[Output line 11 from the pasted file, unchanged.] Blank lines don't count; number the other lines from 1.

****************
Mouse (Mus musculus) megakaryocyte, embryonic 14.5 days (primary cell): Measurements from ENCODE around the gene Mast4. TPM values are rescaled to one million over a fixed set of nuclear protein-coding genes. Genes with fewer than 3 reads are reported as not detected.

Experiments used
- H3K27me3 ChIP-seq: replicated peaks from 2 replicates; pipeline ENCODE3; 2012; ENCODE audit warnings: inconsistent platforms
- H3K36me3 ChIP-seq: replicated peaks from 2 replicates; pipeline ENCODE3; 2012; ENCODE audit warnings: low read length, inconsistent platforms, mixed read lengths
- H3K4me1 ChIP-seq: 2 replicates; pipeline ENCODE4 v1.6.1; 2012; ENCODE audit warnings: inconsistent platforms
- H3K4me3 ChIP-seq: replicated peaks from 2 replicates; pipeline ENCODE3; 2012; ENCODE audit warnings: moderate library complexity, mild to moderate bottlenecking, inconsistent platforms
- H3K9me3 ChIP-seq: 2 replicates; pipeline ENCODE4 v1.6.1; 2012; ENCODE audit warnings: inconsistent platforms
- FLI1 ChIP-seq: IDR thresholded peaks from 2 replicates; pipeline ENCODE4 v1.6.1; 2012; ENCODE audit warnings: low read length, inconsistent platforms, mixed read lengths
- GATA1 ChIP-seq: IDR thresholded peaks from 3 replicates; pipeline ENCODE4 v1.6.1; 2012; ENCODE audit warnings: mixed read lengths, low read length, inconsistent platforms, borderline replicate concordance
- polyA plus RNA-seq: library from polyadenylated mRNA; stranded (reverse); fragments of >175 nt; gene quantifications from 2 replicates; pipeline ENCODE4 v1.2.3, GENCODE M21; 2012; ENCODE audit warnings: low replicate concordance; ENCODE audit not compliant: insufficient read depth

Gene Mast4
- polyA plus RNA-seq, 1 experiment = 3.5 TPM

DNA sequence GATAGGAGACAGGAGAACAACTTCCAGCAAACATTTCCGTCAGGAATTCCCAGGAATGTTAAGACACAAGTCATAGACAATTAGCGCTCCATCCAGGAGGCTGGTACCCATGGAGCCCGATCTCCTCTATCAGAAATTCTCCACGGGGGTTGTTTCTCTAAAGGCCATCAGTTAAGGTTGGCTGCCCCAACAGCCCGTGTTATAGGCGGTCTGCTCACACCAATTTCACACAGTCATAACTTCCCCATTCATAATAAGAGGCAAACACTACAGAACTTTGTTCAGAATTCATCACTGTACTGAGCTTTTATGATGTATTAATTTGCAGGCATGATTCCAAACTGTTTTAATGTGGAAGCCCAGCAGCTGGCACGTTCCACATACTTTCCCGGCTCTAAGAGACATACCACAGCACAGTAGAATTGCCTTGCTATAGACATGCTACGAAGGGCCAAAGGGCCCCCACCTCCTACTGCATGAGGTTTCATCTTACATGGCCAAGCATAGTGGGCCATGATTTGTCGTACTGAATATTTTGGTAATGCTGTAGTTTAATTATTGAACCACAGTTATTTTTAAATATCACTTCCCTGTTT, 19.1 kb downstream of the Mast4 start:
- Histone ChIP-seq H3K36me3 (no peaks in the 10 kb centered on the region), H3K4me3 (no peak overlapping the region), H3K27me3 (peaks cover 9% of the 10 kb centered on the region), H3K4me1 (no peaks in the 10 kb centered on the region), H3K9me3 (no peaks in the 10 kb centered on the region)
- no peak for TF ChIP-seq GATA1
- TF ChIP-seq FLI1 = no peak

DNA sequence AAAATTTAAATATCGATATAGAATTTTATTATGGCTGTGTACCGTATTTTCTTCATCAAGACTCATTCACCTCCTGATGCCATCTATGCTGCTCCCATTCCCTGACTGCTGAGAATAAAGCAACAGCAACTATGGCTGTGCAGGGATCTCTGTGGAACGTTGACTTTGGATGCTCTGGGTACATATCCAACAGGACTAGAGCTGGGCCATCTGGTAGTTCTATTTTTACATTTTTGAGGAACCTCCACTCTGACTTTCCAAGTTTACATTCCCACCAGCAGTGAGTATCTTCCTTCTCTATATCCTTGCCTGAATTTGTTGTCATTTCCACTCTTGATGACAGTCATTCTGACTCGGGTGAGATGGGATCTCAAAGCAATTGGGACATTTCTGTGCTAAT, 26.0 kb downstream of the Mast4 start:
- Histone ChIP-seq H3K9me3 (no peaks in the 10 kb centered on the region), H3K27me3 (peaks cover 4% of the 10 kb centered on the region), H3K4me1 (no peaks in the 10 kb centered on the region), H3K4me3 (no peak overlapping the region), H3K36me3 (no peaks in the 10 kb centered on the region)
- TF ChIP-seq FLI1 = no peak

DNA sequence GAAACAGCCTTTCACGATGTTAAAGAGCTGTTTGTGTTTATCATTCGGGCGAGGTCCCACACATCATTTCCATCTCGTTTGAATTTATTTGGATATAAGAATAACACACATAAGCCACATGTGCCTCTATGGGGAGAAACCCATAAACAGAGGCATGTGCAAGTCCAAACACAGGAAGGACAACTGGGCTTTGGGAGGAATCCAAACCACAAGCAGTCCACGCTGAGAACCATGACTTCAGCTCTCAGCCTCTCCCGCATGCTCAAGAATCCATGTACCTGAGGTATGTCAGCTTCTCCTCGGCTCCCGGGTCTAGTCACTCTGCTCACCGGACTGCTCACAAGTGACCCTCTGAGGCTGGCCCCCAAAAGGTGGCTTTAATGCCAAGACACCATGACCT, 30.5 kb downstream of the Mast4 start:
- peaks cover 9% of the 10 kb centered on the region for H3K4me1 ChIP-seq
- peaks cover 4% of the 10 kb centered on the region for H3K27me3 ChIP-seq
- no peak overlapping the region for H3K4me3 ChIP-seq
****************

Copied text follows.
Gene Mast4